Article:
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CORNELIUS, Peter Joseph Interpreting Pharaoh-s Dream oil painting


Joseph Interpreting Pharaoh-s Dream
Painting ID::  44242
CORNELIUS, Peter
Joseph Interpreting Pharaoh-s Dream
1816-17 Fresco with tempera, 236 x 290 cm

   
   
     

CORNELIUS, Peter The Recognition of Joseph by his Brothers oil painting


The Recognition of Joseph by his Brothers
Painting ID::  52458
CORNELIUS, Peter
The Recognition of Joseph by his Brothers
1816-17 Fresco with tempera, 236 x 290 cm

   
   
     

CORNELIUS, Peter The Last Judgment oil painting


The Last Judgment
Painting ID::  52460
CORNELIUS, Peter
The Last Judgment
1836-39 Fresco Ludwigskirche, Munich In Munich in 1836

   
   
     

CORNELIUS, Peter The Vision of the Rabenstein oil painting


The Vision of the Rabenstein
Painting ID::  62550
CORNELIUS, Peter
The Vision of the Rabenstein
1811 Pen drawing with gray ink on thin vellum, 393 x 516 mm St?delsches Kunstinstitut, Frankfurt This drawing is part of illustrations by Cornelius to Goethe's Faust. The vividly executed pen and ink drawing shows Cornelius's technique, which was taken from that of copperplate engravings. Author: CORNELIUS, Peter Title: The Vision of the Rabenstein Form: graphics , 1801-1850 , German , other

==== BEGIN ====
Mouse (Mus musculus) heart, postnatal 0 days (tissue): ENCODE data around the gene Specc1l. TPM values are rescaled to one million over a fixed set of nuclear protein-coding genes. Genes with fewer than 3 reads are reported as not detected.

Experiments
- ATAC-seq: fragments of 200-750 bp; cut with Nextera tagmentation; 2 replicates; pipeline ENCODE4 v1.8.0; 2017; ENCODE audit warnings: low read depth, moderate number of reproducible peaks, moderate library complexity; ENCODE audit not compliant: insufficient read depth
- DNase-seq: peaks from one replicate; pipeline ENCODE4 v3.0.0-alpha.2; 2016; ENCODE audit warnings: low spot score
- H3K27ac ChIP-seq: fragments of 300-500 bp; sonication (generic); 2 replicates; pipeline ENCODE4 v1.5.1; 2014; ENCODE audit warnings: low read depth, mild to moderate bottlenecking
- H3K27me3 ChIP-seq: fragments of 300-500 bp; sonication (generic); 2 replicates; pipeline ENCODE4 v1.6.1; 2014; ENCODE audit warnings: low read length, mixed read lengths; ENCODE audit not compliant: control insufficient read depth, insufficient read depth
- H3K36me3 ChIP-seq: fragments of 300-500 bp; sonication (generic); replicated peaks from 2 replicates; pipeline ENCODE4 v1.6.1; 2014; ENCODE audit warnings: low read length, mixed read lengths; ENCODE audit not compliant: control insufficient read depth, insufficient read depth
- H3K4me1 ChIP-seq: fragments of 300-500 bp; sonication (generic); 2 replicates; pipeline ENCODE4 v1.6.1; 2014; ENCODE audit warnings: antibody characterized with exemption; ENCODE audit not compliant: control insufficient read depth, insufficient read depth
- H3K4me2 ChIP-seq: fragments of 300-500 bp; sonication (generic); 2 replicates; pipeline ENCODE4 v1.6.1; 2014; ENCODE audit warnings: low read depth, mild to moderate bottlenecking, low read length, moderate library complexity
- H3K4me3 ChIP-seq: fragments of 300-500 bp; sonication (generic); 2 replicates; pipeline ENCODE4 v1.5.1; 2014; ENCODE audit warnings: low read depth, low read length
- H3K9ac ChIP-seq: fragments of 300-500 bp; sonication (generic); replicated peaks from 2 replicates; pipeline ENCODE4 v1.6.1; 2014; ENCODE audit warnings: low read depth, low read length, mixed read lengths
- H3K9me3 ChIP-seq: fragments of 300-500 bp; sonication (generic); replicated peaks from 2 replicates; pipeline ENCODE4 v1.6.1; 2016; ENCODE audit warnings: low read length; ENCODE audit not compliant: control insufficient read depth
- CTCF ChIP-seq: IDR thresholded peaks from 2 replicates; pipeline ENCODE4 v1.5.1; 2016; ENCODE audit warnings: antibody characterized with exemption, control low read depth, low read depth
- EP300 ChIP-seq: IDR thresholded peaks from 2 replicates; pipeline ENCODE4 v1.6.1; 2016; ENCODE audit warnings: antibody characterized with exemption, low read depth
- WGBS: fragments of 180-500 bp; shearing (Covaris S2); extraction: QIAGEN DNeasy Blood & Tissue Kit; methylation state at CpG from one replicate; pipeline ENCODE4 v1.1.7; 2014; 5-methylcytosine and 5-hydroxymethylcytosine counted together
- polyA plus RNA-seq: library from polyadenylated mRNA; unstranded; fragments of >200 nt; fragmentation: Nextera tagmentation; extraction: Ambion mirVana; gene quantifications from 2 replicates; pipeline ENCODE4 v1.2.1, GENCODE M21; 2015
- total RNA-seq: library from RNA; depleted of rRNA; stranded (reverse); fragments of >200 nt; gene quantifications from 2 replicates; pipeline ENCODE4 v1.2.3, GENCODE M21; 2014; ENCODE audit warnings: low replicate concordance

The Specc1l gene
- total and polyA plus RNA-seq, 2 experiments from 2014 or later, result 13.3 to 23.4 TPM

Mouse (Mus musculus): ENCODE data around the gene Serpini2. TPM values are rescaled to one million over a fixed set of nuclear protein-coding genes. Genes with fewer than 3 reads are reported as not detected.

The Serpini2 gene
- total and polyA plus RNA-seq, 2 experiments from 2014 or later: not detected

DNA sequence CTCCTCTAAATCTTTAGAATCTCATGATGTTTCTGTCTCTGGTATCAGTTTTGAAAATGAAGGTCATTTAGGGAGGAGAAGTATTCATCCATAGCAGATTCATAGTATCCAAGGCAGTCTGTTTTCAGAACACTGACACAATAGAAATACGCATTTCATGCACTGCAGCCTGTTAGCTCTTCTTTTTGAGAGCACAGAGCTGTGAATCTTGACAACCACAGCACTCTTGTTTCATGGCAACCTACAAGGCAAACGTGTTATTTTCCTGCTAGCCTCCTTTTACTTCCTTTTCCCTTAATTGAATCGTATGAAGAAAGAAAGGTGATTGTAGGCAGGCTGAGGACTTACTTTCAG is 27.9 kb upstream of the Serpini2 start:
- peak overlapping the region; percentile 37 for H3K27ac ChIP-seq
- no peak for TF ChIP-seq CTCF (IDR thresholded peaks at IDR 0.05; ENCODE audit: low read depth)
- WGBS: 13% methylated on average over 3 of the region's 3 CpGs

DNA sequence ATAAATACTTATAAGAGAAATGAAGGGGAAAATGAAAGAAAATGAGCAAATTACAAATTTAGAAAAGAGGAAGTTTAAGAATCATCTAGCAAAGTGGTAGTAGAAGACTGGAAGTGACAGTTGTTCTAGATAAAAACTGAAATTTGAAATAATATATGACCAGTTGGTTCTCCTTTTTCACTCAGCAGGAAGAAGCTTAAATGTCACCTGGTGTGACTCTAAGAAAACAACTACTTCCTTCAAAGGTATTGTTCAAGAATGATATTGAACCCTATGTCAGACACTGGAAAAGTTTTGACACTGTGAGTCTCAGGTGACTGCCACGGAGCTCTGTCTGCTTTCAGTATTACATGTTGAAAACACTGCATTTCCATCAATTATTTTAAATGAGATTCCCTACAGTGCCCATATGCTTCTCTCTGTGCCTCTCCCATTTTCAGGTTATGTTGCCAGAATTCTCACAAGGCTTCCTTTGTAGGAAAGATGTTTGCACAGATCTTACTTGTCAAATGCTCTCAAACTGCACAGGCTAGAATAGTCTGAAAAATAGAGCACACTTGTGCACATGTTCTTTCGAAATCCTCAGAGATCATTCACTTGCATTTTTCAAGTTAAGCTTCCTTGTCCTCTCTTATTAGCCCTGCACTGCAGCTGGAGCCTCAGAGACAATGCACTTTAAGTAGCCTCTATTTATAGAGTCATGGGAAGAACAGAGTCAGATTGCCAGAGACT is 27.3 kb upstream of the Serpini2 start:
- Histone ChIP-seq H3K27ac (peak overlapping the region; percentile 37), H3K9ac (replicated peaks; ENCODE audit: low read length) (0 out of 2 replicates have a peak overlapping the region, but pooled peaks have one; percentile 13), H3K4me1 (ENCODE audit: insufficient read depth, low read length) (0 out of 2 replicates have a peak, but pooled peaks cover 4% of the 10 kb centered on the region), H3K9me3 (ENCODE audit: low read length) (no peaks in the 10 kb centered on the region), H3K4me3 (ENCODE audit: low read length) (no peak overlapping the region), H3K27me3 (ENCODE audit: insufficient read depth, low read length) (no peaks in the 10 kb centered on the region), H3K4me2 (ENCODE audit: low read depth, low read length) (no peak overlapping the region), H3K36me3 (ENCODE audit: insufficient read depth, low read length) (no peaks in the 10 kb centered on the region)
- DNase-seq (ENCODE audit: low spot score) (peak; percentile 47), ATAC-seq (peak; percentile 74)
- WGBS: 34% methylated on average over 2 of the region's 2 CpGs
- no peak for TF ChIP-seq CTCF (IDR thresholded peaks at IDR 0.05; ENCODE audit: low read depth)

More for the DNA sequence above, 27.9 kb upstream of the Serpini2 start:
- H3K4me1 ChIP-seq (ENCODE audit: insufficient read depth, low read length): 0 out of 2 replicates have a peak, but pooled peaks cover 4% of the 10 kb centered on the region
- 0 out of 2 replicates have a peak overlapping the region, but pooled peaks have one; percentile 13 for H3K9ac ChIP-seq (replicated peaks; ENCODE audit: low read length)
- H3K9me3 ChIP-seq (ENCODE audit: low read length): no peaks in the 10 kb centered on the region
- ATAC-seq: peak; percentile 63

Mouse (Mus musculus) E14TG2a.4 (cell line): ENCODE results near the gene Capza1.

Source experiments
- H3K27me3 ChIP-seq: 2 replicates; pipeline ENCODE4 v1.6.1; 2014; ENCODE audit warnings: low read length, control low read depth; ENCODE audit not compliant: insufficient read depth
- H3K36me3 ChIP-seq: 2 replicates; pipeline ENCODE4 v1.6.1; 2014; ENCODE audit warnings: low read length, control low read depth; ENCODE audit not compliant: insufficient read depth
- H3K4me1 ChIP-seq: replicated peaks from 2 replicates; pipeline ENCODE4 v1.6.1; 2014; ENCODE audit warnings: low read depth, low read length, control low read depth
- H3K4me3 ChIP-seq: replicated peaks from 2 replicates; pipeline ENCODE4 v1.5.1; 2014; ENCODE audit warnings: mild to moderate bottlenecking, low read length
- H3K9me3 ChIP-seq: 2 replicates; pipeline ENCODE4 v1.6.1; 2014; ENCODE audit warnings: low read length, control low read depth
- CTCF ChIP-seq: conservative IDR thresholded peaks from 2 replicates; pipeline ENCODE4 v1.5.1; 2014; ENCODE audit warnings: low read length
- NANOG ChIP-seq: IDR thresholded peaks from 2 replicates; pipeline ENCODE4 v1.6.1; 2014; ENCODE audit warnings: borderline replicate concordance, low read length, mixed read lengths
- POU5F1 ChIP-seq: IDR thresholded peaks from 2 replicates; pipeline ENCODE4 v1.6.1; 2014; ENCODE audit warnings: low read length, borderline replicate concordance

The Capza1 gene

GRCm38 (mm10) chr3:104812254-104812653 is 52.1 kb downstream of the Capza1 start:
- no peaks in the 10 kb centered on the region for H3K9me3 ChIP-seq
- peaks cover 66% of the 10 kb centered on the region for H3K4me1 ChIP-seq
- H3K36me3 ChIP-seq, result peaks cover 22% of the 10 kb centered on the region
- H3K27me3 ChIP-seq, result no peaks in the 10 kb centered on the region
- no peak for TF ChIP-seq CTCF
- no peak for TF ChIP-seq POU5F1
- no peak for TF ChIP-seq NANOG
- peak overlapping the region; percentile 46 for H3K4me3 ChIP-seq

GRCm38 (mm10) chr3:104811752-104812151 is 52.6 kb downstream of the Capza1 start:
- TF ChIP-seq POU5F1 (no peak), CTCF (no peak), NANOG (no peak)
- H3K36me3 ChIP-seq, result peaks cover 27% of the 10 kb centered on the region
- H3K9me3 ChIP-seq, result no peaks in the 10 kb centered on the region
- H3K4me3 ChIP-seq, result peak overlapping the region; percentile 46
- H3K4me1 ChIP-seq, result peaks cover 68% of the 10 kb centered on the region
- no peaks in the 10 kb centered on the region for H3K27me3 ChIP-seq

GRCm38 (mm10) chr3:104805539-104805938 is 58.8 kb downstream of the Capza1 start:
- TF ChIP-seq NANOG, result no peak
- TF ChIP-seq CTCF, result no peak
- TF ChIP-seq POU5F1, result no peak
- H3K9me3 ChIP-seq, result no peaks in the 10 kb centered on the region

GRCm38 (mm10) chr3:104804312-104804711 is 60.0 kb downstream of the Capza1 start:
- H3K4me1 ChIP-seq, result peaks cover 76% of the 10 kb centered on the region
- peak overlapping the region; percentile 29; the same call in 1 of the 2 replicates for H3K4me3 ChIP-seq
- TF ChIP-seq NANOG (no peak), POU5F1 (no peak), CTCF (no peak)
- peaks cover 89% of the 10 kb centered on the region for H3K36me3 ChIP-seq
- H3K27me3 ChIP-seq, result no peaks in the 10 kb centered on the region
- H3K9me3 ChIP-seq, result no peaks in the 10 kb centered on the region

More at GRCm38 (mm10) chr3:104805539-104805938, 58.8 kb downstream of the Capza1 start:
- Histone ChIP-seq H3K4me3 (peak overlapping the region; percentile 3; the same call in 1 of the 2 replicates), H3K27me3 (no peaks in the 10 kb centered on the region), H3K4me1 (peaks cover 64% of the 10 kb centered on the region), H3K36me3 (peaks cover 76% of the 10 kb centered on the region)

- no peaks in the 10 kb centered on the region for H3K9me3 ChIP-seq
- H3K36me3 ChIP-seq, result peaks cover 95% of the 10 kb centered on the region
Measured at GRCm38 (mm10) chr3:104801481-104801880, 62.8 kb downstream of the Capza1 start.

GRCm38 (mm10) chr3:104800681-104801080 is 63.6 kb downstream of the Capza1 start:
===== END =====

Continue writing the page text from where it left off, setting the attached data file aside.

CORNELIUS, Peter The Riders of the Apocalypse oil painting


The Riders of the Apocalypse
Painting ID::  62551
CORNELIUS, Peter
The Riders of the Apocalypse
1845 Drawing, 472 x 588 cm Staatliche Museen, Berlin This drawing is a study to a monumental fresco. Author: CORNELIUS, Peter Title: The Riders of the Apocalypse Form: graphics , 1801-1850 , German , religious

   
   
     

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     CORNELIUS, Peter
     1824-1874,German composer. Trained as actor and violinist, and friend of artists, poets and writers, he devoted himself to music from the 1840s, finding inspiration in Liszt and the New German School at Weimar in 1852. His first mature works were the lieder opp. 1 and 2 and the song cycle Trauer und Trost op.3, followed by the comic opera Der Barbier von Bagdad (1855-8); all show his literary skill, refreshing simplicity and musical independence from the Liszt circle. In Vienna (1859-65), he wrote his second opera Der Cid and enjoyed fruitful relationships with Brahms, Carl Tausig and above all Wagner, who summoned him to Munich in 1865 as his private repetiteur and teacher at the Royal School of Music. His third opera Gunlöd was never finished. He continued to write poetry and essays defending Wagner and Liszt and translated vocal works by Pergolesi, Berlioz, Liszt and others. Although he revered Wagner, he stood ethically and artistically apart, his work (especially Der Barbier) thus representing an original achievement.

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     | Frank Newbould | Makovsky, Konstantin | Emile Bernard |


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